Can Christians have multiple wives?

When today’s question fell on my desk, I just smiled.

I’m just as obsessed with the FLDS church as the next girl – or at least the next nerdy theology girl who reads all the books and watches all the documentaries about this particular sect of the LDS church. (If you haven’t seen it yet Be Gentle: Pray and Obey, you better turn on your Netflix and start watching on weekends. If you are looking for something to read, Under the banner of heaven is still one of my favorites).

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The FLDS Church (or Fundamentalist Church of Jesus Christ of Latter-day Saints) is “one of the fundamentalist Mormon denominations that practice polygamy”. According historiansthe movement emerged in the early 20th century, after many of its members were excommunicated from the Mormon Church for actively practicing plural marriage.

Just as the LDS Church deviates from mainstream Christianity in its beliefs, the FLDS Church deviates from the LDS Church in several different ways, the most obvious being its beliefs about polygamy.

And in the Christian tradition, marriage is between two humans.

This, of course, is rooted in scripture. Although there is not a verse in the Bible that says, “Marriage is between two human beings” (not to mention just “between a man and a woman”), Genesis 2:24, Matthew 19:5and Ephesians 5:31 are often used as the basis for marriage between a man and a woman.

For our purposes, however, let’s move beyond heteronormative terms to define marriage between two human beings. This, after all, is justice. It’s letting love be love. It is adhering to the conviction that God’s table is big enough for every human being, regardless of their sexual identity or orientation.

In this way, according to The reform project“the essence of marriage according to the Bible is covenant love – not procession, gender hierarchy, or anatomical complementarity. Same-sex couples live this view of marriage on a daily basis. (If you haven’t not read yet God and the Gay Christian by Matthew Vines, Founder and Executive Director of The Reformation Project, put it at the top of your list).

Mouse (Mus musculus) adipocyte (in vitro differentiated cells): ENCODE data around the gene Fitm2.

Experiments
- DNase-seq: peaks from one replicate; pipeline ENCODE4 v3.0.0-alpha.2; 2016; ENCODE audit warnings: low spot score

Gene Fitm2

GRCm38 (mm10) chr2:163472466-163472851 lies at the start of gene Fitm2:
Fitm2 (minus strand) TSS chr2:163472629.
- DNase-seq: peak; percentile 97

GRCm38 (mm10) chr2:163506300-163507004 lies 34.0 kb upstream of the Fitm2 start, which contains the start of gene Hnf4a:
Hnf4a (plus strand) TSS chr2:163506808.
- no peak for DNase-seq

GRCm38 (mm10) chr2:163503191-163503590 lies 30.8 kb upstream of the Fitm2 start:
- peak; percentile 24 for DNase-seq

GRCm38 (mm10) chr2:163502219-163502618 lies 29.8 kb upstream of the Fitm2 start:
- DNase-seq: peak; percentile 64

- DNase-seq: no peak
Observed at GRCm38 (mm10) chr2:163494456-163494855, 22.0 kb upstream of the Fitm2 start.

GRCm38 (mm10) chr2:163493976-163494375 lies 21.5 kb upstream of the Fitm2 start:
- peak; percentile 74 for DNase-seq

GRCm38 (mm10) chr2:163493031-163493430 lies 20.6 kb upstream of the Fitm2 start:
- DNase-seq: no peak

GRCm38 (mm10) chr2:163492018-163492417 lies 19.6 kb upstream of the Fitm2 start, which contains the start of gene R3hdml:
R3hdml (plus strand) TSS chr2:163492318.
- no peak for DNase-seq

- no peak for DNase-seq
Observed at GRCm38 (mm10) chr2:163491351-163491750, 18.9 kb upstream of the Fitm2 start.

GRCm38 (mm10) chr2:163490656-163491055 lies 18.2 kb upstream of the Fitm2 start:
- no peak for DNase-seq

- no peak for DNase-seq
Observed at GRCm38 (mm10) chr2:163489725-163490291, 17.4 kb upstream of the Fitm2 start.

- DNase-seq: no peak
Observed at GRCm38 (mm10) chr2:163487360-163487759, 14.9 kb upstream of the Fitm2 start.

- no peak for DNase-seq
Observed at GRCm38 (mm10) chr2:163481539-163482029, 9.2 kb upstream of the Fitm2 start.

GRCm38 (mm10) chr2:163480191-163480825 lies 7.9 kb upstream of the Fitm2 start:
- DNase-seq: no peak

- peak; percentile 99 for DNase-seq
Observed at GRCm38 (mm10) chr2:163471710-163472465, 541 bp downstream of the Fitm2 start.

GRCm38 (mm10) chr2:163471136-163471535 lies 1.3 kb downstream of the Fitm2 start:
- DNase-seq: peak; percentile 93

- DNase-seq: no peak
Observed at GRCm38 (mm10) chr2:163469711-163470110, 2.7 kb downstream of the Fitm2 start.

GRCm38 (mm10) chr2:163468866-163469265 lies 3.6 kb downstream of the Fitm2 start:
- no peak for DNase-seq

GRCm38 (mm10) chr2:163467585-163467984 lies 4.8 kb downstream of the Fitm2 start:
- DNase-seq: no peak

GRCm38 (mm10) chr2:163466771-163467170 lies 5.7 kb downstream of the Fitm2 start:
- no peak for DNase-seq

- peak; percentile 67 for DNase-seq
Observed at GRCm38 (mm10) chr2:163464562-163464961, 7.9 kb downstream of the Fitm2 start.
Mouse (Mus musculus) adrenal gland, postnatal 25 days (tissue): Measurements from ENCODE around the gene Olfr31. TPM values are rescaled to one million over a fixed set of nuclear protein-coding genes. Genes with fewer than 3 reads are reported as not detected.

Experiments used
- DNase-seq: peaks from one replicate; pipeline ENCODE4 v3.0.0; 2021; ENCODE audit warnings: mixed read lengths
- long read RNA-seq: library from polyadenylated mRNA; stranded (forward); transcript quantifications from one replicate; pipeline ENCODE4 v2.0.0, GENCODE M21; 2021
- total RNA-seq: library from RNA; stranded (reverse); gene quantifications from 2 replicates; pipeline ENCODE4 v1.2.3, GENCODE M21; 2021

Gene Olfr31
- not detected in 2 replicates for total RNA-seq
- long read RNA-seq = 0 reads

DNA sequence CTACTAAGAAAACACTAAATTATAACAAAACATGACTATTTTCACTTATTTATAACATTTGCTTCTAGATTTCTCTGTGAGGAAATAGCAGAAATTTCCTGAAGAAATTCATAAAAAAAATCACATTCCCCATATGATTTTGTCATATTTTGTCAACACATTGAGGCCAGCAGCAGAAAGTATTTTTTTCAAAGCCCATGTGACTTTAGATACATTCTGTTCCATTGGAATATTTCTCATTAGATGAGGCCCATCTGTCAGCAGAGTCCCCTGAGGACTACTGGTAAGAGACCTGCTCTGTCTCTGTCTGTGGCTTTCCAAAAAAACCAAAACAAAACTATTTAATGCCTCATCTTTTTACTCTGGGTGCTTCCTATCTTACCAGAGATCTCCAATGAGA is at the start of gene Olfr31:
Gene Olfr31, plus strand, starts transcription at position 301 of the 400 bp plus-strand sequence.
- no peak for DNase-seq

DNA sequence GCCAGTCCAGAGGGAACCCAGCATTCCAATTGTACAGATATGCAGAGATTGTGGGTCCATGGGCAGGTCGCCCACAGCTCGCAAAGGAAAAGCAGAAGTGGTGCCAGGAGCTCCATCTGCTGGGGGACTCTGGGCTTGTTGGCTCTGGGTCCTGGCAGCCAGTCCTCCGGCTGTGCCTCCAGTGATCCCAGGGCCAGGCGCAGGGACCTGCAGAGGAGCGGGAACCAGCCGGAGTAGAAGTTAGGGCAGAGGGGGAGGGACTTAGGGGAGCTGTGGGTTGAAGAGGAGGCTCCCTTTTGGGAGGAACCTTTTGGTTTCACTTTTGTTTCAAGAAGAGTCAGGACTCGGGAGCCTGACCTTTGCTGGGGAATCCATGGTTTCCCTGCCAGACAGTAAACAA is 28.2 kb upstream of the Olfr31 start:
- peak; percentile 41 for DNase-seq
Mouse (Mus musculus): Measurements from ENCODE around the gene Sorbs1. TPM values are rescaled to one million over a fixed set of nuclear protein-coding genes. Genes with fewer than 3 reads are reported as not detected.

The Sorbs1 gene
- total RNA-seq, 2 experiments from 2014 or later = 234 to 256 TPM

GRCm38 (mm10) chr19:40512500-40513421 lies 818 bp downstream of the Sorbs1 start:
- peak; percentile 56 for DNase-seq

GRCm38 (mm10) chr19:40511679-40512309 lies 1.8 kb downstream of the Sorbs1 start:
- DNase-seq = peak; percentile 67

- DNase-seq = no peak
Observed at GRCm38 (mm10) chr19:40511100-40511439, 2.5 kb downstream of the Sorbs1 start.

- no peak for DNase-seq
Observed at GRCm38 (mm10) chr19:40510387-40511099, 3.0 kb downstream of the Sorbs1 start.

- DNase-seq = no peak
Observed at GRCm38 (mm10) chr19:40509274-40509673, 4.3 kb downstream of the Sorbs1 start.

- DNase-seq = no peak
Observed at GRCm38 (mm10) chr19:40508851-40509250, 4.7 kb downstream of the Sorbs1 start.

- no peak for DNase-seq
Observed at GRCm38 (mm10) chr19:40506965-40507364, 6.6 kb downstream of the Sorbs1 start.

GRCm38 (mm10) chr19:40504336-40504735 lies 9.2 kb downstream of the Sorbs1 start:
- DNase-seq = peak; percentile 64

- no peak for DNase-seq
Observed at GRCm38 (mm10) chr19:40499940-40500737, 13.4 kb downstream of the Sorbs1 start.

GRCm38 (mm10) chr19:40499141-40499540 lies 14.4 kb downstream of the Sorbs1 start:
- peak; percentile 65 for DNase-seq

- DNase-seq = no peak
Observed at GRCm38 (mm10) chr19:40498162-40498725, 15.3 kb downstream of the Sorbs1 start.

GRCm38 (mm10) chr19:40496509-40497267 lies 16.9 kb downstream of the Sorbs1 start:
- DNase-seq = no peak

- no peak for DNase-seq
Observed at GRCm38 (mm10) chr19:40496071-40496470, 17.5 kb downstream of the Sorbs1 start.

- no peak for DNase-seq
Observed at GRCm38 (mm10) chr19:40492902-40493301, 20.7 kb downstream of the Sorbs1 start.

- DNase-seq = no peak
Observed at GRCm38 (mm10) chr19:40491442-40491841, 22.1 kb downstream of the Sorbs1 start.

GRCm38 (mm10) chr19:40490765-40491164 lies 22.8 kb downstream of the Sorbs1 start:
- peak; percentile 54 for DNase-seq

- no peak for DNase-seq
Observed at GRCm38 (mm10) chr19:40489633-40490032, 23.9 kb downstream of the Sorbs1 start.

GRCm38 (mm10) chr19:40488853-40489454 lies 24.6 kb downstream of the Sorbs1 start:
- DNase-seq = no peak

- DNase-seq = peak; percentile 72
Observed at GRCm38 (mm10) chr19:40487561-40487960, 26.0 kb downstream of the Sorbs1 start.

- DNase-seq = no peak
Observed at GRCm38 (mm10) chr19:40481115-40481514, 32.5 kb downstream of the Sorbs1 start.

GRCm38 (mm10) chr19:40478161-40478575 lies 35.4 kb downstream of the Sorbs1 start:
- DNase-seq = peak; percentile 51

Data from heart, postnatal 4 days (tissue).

And when we define marriage as covenant marriage, marriage is still only between two human beings.

So take this welcome message to the common prayer book:

The union of two people in heart, body, and mind is destined by God for their mutual joy; for help and comfort given to one another in prosperity and adversity; and, when it is the will of God, for the gift of children and their education in the knowledge and love of the Lord.

Take also this proper preface, given before taking the Eucharist:

Because in the gift of two people to each other in faithful love, you reveal the joy and abundant life you share

with your Son Jesus Christ and the Holy Spirit.

In these two examples, the mutual joy is the goal, the intention, the desire. While joy certainly occurs in relationships and friendships outside of marriage, the purpose of this sacred covenant is a combined joy that can only be found in and through the other person.

Which brings us back on a loop to the many Netflix specials on the FLDS church that I tend to consume on a regular basis: as an outsider, the concept of mutual joy doesn’t seem to be singularly found in marriage, at least not when the practice of marriage involves several women being married to the same man.

Instead, for the women involved, the mutual joy seems to be found in their relationships with their sister wives and with their children. Mutual joy seems to be found in adhering to a lifestyle that pleases their prophet and Heavenly Father. Mutual joy seems to be in keeping meek, praying, and obeying the commandments placed before them.

But the mutual joy does not seem to be found with their husbands.

While my husband isn’t as obsessed with watching FLDS church documentaries as I am, there is a mutual joy in his support for me watching said specials on Netflix and Amazon Prime – just as mutual joy is present for me when I watch it light up at the sight of a college football game.

I don’t care about touchdowns and quarterbacks and pigskin oval balls, in general, but it’s invigorating for me to see him experience joy through a game or two on Saturday.

And that, in any marriage covenant, is the goal.

We want, desire and crave the best for the other person, for in their joy our joy is made complete.

Ours becomes a mutual joy.

What you say? In this series, we answer popular questions readers have about the Christian faith. What questions do you have for me to answer?

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